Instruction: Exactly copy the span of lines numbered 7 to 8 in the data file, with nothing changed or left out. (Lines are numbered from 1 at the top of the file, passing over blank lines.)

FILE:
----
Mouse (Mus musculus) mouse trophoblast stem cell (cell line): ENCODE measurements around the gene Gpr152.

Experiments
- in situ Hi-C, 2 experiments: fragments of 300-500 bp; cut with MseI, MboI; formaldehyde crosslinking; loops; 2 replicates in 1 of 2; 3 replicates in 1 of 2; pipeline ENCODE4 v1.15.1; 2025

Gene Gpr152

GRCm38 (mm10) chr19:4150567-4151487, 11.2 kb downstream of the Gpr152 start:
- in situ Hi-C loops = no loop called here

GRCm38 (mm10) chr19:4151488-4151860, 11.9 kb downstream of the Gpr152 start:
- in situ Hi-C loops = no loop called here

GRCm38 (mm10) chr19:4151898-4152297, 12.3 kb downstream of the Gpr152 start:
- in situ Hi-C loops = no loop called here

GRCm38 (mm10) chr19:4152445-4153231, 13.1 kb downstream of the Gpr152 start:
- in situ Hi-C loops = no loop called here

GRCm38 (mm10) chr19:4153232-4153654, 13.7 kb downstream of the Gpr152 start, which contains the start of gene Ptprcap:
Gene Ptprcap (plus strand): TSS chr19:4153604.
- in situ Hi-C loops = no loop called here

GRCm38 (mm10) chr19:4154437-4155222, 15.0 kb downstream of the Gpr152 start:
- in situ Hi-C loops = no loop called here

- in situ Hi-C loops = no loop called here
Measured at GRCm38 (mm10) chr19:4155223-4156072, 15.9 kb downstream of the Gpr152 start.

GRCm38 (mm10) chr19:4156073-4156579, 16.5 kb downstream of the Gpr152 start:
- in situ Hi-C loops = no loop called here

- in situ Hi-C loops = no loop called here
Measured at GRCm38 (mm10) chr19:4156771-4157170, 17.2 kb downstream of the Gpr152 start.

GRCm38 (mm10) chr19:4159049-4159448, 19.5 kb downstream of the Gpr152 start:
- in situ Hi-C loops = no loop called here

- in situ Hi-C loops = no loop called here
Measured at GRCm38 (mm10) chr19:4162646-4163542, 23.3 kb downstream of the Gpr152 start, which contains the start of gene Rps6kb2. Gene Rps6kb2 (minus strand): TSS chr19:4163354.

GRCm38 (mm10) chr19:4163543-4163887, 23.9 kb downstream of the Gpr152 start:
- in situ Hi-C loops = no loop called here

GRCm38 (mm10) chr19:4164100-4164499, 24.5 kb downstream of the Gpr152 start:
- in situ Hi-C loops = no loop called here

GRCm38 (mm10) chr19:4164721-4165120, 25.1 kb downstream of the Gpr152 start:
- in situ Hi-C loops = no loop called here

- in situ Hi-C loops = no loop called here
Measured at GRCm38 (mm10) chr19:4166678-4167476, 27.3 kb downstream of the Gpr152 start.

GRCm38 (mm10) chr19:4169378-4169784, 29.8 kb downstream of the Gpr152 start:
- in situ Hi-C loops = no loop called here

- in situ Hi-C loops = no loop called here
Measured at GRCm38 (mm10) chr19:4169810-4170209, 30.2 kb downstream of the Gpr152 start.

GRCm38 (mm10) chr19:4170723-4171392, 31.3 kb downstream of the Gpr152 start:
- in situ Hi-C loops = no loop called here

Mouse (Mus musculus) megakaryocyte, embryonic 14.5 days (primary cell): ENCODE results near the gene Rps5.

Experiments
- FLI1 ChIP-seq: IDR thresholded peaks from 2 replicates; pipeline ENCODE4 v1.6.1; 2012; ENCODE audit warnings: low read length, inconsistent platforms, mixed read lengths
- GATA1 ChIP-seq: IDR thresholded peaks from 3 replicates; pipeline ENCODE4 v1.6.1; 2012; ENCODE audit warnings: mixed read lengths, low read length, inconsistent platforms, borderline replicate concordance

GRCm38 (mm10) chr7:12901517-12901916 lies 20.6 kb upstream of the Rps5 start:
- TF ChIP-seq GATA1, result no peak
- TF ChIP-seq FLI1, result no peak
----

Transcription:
GRCm38 (mm10) chr19:4151488-4151860, 11.9 kb downstream of the Gpr152 start:
- in situ Hi-C loops = no loop called here